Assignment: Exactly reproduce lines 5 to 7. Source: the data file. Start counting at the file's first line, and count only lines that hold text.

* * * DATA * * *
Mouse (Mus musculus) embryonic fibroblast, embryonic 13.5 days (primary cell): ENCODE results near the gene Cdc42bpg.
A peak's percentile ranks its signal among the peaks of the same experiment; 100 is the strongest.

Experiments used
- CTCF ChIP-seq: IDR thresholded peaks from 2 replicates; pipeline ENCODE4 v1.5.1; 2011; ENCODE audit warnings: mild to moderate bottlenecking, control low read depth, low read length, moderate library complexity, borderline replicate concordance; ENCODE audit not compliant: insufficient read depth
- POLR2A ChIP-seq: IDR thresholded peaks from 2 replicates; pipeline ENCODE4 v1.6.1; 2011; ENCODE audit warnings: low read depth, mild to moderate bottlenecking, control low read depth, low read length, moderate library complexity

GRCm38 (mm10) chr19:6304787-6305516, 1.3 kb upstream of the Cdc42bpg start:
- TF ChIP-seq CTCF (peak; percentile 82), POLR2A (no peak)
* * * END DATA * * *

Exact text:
- POLR2A ChIP-seq: IDR thresholded peaks from 2 replicates; pipeline ENCODE4 v1.6.1; 2011; ENCODE audit warnings: low read depth, mild to moderate bottlenecking, control low read depth, low read length, moderate library complexity

GRCm38 (mm10) chr19:6304787-6305516, 1.3 kb upstream of the Cdc42bpg start:
- TF ChIP-seq CTCF (peak; percentile 82), POLR2A (no peak)